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Anna Karenina 246

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Anna Karenina

War And Peace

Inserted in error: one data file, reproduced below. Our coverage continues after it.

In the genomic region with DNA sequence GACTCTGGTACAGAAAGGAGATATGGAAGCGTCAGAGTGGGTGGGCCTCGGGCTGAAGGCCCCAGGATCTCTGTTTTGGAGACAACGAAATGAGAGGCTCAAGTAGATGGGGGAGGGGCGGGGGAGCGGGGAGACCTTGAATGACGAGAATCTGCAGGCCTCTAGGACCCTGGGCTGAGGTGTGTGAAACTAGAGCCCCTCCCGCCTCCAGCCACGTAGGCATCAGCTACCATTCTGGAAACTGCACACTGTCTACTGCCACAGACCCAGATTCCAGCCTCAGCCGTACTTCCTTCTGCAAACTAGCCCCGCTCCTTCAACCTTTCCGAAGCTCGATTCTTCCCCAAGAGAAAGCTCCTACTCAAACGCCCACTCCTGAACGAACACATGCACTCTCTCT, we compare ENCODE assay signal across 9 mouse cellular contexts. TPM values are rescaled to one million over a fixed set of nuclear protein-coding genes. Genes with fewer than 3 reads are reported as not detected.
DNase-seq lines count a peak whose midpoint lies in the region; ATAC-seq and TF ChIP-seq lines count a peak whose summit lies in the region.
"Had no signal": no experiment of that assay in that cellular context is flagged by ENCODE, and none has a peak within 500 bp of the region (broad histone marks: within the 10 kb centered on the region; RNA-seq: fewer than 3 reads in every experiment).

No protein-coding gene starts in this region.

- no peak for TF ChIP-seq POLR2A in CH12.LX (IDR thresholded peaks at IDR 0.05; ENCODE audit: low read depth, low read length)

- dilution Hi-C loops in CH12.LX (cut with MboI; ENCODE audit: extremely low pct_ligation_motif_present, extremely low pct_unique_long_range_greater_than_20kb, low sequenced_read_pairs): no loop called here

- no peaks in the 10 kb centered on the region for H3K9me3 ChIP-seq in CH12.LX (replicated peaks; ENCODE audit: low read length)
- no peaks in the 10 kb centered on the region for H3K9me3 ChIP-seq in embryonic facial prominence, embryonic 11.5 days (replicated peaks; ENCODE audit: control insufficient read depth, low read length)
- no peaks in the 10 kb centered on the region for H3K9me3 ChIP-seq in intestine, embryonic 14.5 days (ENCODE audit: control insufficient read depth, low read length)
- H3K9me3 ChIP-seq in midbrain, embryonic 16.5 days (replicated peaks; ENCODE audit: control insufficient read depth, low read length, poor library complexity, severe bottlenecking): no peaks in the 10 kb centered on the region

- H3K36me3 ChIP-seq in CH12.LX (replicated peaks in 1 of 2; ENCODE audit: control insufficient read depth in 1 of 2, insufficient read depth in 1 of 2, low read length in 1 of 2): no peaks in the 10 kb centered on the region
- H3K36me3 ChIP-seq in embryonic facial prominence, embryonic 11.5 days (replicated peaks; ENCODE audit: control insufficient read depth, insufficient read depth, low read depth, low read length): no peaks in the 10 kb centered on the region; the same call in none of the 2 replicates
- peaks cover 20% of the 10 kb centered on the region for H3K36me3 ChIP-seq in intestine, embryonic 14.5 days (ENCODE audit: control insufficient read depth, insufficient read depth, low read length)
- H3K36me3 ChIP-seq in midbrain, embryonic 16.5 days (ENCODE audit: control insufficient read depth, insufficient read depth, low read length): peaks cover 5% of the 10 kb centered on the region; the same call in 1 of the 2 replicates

of course, one has to say thank you. But the chief thing was having to settle this." "Well, God help you!" said Betsy. After accompanying Betsy to the outside hall, once more kissing her hand above the glove, at the point where the pulse beats, and murmuring to her such unseemly nonsense that she did not know whether to laugh or be angry, Stepan Arkadyevitch went to his sister. He found her in tears. Although he happened to be bubbling over with good spirits, Stepan Arkadyevitch immediately and quite naturally fell into the sympathetic, poetically emotional tone which harmonized with her mood. He asked her how she was, and how she had spent the morning. "Very, very miserably. Today and this morning and all past days and days to come," she said. "I think youre giving way to pessimism. You must rouse yourself, you must look life in the face. I know its hard, but..." "I have heard it said that women love men even for their vices," Anna began suddenly, "but I hate him for his virtues. I cant live with him. Do you understand? the sight of him has a physical effect on me, it makes me beside myself. I cant, I cant live with him. What am I to do? I have been unhappy, and used to think one couldnt be more unhappy, but the awful state of things I am going through now, I could never have conceived. Would you believe it, that knowing hes a good man, a splendid man, that Im not worth his little finger, still I hate him. I hate him for his generosity. And theres nothing left for me but..." She would have said death, but Stepan Arkadyevitch would not let her finish. "You are ill and overwrought," he said; "believe me, youre exaggerating dreadfully. Theres nothing so terrible in it." And Stepan Arkadyevitch smiled. No one else in Stepan Arkadyevitchs place, having to do with such despair, would have ventured to smile (the smile would have seemed brutal); but in his smile there was so much of sweetness and almost feminine tenderness that his smile did not wound, but softened and soothed. His gentle, soothing words and smiles were as soothing and softening as almond oil. And Anna soon felt this. "No, Stiva," she said, "Im lost, lost! worse than lost! I cant say yet that all is over; on the contrary, I feel that its not over. Im an overstrained string that must snap. But its not ended yet...and it will have a fearful end." "No matter, we must let the string be loosened, little by little. Theres no position from which there is no way of escape." "I have thought, and thought. Only one..." Again he knew from her terrified eyes that this one way of escape in her thought was death, and he would not let her say it. "Not at all," he said. "Listen to me. You cant see your own position as I can. Let me tell you candidly my opinion." Again he smiled discreetly his almond-oil smile. "Ill begin from the beginning. You married a man twenty years older than yourself. You married him without love and not knowing what love was. It was a mistake, lets admit." "A fearful mistake!" said Anna. "But I repeat, its an accomplished fact. Then you had, let us say, the misfortune to love a man not your husband. That was a misfortune; but that, too, is an accomplished fact. And your husband knew it and forgave it." He stopped at each sentence, waiting for her to object, but she made no answer. "Thats so. Now the question is: can you go on living with your husband? Do you wish it? Does he wish it?" "I know nothing, nothing." "But you said yourself that you cant endure him." "No, I didnt say so. I deny it. I cant tell, I dont know anything about it." "Yes, but let..." "You cant understand. I feel Im lying head downwards in a sort of pit, but I ought not to save myself. And I cant . . ." "Never mind, well slip something under and pull you out. I understand you: I understand that you cant take it on yourself to express your wishes, your feelings." "Theres nothing, nothing I wish...except for it to be all over." "But he sees this and knows it. And do you

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